Actually there are other possibilities. One is that there is some kind of interference between the homonyms “to” and “too”.

  9. “But in the crucible of the overcrowded detention centre at Moria, English is undergoing an accelerated evolution,”

    That doesn’t happen in crucibles, only in particle accelerators.

  10. A tiny quibble: normally “Lingua Franca” is used for a preexisting language, not for a pidgin.

    But what a breath of fresh air. Field linguistics by a skilled journalist, readable and interesting to layman and linguist alike.

  11. Trond Engen says:

    Stu: That doesn’t happen in crucibles, only in particle accelerators.

    Exactly, And that’s why in a pidgin basically everything is a particle.

  12. A tiny quibble: normally “Lingua Franca” is used for a preexisting language, not for a pidgin.

    Well, the original (Mediterranean) Lingua Franca was a Romance-based pidgin.

  13. I take it back, kind of. A pidgin can be a lingua franca.

    Thomason and Kaufman (1988:170): “The best illustration is Tok Pisin, a long-lived pidgin which, before it began to creolize, had achieved major lingua franca status…”

    Cecil Brown, (Lexical acculturation, areal diffusion, lingua francas, and bilingualism, Language in Society 25:261,1996): “…a lingua franca, such as Chinook Jargon…”

  14. I guess what I mean is: a pidgin can be a lingua franca, if it spreads as a second language to new communities. In its community of origin it seems redundant to call it a lingua franca.

  15. Plenty of languages do not have a dedicated word meaning “too” as distinct from “very” and “a lot”. At any rate, Algerian Arabic certainly doesn’t. If you really want to make a point of the distinction, you can use a paraphrase like kther mel-lazem “more than necessary”, but usually you’d just use bezzaf “a lot, very” and leave it ambiguous.

  16. CuConnacht says:

    In Tok Pisin, “tumas” (< too much) has a range of meanings about like that of "too much" as described here, and "pinis" (< finish) means everything that "finish" is said to mean on Lesvos and perhaps more. Somewhat interesting parallel evolution.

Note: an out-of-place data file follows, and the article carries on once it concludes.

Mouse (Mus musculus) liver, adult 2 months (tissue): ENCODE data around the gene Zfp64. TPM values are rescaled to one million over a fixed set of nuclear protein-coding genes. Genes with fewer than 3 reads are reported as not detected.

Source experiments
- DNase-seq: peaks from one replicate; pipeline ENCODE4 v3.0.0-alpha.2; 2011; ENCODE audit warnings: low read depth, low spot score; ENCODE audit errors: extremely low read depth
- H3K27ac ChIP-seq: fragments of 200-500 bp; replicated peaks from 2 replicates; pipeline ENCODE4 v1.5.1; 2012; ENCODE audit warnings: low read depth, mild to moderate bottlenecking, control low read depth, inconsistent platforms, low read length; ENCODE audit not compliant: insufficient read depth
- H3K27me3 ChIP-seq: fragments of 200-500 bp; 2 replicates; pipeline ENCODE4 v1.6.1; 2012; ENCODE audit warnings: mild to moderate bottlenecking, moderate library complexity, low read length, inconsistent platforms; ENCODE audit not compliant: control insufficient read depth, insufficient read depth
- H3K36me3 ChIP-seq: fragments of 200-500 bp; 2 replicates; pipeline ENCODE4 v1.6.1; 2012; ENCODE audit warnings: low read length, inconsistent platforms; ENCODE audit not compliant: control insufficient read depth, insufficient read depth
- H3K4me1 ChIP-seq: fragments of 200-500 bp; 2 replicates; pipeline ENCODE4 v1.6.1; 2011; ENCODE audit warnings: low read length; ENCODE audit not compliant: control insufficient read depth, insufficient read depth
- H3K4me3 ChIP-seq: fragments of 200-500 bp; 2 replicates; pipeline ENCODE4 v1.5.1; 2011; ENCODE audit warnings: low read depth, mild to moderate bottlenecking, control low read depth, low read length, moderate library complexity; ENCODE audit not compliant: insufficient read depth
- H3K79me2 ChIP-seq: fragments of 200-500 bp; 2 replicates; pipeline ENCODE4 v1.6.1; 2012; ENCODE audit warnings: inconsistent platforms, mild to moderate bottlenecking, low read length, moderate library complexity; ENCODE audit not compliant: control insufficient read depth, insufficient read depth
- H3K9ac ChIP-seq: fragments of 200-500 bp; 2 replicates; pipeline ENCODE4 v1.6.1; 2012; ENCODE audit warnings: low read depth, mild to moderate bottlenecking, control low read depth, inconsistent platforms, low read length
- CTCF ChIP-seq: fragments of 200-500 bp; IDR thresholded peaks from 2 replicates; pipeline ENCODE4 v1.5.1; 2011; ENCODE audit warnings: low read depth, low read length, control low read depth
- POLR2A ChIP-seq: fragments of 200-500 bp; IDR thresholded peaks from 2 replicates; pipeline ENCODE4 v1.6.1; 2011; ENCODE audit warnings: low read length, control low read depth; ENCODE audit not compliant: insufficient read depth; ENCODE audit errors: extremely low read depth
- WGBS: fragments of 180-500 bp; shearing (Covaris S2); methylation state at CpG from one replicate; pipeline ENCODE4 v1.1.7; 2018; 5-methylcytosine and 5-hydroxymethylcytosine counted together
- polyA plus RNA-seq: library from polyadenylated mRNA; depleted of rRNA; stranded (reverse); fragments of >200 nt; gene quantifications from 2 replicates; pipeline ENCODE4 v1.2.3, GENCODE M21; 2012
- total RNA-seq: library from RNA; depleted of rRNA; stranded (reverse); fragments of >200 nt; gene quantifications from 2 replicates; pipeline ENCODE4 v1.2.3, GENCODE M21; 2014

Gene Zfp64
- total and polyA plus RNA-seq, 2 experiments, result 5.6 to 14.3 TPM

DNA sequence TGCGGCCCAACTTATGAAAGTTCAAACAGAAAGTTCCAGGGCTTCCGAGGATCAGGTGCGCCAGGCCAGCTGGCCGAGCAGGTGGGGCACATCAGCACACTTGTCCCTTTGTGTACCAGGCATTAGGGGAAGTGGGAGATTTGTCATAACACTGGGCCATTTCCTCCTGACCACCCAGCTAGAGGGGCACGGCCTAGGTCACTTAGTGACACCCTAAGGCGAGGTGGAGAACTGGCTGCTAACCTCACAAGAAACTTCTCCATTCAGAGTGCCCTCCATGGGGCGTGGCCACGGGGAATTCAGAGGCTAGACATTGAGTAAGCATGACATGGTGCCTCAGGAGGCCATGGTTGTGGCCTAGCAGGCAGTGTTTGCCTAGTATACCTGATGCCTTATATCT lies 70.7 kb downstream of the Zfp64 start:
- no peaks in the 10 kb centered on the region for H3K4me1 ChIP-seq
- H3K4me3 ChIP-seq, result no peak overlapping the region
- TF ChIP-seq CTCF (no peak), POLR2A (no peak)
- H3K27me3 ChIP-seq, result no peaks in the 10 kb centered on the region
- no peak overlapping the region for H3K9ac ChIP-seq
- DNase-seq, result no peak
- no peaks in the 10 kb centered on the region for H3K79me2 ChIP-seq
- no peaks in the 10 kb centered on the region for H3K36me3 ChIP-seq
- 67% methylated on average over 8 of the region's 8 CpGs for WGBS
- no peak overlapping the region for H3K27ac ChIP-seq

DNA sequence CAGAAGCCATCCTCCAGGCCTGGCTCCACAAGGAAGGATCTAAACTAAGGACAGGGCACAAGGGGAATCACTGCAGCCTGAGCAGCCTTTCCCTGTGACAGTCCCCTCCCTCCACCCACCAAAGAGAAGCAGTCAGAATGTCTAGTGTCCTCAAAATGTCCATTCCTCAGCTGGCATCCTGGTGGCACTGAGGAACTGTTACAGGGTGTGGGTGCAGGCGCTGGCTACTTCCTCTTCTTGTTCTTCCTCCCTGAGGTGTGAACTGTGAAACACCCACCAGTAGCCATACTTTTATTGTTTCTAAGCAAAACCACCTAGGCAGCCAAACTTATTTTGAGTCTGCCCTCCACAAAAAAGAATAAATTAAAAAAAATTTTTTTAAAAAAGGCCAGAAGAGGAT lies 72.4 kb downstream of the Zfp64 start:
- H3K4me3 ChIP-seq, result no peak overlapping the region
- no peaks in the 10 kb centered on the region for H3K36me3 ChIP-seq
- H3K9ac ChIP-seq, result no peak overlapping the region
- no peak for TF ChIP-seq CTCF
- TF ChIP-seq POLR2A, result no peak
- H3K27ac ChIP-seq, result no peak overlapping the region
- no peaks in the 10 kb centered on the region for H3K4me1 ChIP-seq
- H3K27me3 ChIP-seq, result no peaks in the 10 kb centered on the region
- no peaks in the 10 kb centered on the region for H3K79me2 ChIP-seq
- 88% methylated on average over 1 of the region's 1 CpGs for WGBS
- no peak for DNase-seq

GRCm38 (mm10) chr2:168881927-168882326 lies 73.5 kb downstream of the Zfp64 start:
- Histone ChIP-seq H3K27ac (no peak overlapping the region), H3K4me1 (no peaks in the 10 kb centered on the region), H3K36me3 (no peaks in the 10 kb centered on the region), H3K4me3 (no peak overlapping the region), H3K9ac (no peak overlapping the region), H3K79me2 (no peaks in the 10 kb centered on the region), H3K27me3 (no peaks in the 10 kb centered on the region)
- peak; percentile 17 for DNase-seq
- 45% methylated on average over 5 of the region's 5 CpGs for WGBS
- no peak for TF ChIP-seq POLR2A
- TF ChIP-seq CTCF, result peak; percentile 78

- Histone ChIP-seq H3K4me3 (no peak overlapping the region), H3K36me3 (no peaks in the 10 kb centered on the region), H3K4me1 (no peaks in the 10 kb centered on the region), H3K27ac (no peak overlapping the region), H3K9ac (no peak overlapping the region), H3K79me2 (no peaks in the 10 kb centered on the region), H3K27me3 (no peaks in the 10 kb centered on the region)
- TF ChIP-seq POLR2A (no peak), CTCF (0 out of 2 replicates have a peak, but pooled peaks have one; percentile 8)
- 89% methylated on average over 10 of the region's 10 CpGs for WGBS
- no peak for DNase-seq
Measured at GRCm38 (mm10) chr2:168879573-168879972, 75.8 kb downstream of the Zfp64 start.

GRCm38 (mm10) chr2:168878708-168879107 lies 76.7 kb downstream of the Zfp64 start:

17. When I taught in Taiwan, my (Chinese-speaking) students routinely used “too” for “very” and “very” for the plain adjective; I think this phenomenon was discussed here at some point, but I’m too lazy to try to find it.

  18. Spanish has demasiado for ‘too, too much’, but it’s used much less than the English equivalents.

  19. David Marjanović says:

    routinely used “too” for “very” and “very” for the plain adjective

    Mandarin hěn means “very” in some contexts, but is most common as a kind of… copula signaling that the next word is an adjective.

    Where English goes for “noun is adjective” and Russian for “noun adjective”, Mandarin uses “noun hěn adjective”.

  20. Yeah, that fits with my vague four-decade-old memory of how it worked.

  21. I did notice that my son had a period where he didn’t grasp the “more than necessary/good”-aspect of “too” when he was 2 years old. It wasn’t always clear if “too hot!” meant he wanted us to cool down or heat up the food.

  22. Lameen says: Plenty of languages do not have a dedicated word meaning “too” as distinct from “very” and “a lot”.

    Maybe it’s an Arabic thing. However, in Croatian, there is the same distinction one finds in English: “too much” = previše; “very much” = puno (generally, but it can be translated in other ways).

  23. To expand on what Y said, “too hot” in Spanish would normally be muy caliente. You’d say demasiado caliente only when being very careful to avoid ambiguity.

  24. in S. Africa with its 13 official languages English is commonly spoken as a second or third or fourth language. The overloaded ‘too much’ construction is used there as well. ‘Finish’ in its many uses is also familiar.
    Fascinating, thank you..